The whole and its parts

The whole & its parts

Resistance and obligation

When discipline feels like an obligation or when it is obligation that invites you into discipline it’s worth asking yourself what you are trying to achieve.

If it’s getting rid of something, do you truly have to pay attention to this something? Is it worth your time? And if so, why? What’s the story?

If it’s to achieve something, what is it that makes this something worthwhile achieving? How is this path the most effective one?

Whenever there is obligation, there is resistance.

The presence of resistance means that either your emotions or values are telling you that something is amiss. When it’s obligation instead of duty, discipline has become a means to go against one’s emotions or values. There is little value in avoiding the signals our system shares with us.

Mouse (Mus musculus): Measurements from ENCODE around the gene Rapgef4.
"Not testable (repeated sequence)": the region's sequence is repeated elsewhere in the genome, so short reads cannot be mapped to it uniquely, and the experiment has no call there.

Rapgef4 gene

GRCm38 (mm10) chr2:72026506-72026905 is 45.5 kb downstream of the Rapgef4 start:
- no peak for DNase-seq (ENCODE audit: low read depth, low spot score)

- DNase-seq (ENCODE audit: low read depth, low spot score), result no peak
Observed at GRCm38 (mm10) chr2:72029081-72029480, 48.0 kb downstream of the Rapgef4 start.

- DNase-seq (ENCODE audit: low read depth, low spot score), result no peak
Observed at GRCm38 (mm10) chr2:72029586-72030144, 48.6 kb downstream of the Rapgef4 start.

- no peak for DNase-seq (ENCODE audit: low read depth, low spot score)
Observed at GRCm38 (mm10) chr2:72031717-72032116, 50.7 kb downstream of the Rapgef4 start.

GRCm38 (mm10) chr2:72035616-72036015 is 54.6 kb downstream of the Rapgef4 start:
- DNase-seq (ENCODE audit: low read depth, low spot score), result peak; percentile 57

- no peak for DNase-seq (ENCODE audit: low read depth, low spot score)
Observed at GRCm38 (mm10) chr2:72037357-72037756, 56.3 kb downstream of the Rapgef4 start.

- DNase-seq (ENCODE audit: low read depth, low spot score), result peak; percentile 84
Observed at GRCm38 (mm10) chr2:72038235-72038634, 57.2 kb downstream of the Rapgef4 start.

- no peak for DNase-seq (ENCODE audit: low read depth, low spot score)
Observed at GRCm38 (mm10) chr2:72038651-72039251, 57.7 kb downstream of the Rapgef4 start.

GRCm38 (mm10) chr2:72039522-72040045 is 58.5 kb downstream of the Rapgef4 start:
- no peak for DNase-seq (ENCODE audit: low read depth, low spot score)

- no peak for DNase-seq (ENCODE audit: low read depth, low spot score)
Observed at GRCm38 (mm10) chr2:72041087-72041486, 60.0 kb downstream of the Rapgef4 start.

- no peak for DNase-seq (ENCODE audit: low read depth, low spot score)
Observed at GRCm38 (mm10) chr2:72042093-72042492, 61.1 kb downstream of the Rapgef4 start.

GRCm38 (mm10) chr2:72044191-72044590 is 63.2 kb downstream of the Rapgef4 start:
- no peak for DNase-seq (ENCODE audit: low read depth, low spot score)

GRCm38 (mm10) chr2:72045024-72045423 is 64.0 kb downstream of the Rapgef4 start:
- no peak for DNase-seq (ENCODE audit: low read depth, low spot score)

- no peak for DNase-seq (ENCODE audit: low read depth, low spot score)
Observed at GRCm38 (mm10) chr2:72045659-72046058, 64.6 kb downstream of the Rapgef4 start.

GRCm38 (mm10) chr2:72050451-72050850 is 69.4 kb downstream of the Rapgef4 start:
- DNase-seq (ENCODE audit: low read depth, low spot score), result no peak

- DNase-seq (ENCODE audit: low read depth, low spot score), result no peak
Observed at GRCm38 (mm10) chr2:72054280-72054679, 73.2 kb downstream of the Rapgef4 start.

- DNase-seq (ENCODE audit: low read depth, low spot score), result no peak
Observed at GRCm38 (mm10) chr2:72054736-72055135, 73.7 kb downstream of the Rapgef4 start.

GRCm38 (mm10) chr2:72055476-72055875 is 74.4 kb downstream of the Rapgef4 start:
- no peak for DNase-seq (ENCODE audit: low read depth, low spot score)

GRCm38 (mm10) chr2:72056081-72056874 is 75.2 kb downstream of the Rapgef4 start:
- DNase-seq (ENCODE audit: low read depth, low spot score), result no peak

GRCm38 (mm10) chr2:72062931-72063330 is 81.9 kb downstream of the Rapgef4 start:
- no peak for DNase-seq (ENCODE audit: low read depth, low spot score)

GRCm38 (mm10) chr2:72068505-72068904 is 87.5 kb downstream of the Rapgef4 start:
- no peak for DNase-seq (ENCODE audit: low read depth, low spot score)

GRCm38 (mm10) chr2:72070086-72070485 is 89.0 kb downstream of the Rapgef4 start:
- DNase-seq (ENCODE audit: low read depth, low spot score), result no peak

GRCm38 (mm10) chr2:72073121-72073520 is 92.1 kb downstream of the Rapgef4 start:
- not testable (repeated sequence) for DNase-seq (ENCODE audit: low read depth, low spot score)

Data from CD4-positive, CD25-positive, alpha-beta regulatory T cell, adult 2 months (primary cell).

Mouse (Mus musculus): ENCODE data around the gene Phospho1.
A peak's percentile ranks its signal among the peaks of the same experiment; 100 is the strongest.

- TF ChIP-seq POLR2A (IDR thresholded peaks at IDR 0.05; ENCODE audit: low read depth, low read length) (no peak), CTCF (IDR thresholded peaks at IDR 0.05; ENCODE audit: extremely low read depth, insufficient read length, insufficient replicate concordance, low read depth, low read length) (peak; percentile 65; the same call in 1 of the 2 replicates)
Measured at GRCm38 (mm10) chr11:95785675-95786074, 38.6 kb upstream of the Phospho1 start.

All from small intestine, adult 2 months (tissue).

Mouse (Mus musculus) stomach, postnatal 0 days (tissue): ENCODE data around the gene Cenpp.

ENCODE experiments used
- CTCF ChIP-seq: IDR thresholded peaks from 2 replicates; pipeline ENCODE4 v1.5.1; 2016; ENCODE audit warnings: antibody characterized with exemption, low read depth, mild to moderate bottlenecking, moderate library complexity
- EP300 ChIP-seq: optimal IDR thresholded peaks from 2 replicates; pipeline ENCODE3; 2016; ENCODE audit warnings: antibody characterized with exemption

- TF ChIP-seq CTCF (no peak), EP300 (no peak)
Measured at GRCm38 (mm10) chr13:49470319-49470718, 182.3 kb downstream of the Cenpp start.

By knowing how you are challenged it becomes possible to reframe your approach. It might still be hard and difficult, but resistance will shift once you know what it is for.

It sounds simple, but it’s easy to underestimate resistance to find out what resistance is about.


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